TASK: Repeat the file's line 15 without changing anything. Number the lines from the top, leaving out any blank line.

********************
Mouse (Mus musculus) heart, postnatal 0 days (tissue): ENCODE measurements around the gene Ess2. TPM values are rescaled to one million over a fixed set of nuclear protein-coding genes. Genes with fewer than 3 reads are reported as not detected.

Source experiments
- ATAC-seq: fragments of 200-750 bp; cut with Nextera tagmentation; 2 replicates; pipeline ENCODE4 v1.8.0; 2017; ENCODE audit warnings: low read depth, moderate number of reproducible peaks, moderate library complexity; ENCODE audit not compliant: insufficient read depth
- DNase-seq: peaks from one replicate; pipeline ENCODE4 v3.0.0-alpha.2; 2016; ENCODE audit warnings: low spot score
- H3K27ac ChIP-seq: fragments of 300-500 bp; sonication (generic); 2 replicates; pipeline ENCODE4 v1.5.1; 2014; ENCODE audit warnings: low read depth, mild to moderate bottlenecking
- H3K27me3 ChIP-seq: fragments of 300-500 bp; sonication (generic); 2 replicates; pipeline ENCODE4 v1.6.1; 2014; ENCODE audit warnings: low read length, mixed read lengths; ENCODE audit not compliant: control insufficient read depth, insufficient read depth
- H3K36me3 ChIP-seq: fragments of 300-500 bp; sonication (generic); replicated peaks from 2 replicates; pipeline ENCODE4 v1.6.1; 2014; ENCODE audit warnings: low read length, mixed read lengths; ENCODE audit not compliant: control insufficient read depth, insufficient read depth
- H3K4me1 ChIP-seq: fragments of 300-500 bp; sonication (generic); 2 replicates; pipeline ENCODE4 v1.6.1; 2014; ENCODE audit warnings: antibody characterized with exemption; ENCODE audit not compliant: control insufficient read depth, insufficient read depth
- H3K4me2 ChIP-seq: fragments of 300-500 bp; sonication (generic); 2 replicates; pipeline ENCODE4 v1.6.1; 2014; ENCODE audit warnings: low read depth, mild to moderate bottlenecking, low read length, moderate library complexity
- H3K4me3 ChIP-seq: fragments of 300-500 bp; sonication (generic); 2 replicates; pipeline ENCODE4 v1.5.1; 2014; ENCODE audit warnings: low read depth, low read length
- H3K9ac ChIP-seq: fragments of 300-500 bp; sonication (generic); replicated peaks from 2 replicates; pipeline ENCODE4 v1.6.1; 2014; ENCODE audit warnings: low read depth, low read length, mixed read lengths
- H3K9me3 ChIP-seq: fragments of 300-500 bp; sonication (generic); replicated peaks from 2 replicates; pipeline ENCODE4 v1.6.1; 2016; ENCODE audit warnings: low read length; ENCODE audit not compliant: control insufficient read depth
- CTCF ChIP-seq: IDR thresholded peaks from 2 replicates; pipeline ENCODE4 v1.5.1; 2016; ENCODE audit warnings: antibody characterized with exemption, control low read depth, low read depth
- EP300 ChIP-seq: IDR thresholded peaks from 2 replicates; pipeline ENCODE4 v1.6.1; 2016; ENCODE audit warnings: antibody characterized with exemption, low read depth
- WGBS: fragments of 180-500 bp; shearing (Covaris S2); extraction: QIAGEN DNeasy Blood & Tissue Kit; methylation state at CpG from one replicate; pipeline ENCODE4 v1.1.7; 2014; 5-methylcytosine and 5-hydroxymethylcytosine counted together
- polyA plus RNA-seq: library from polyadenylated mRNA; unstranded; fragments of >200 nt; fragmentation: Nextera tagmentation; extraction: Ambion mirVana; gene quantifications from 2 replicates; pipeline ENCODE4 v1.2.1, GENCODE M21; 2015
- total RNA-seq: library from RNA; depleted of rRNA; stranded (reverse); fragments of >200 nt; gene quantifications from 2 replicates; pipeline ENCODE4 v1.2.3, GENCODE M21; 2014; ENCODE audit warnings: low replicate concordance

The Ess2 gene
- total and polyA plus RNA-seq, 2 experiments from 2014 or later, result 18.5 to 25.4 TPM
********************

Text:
- WGBS: fragments of 180-500 bp; shearing (Covaris S2); extraction: QIAGEN DNeasy Blood & Tissue Kit; methylation state at CpG from one replicate; pipeline ENCODE4 v1.1.7; 2014; 5-methylcytosine and 5-hydroxymethylcytosine counted together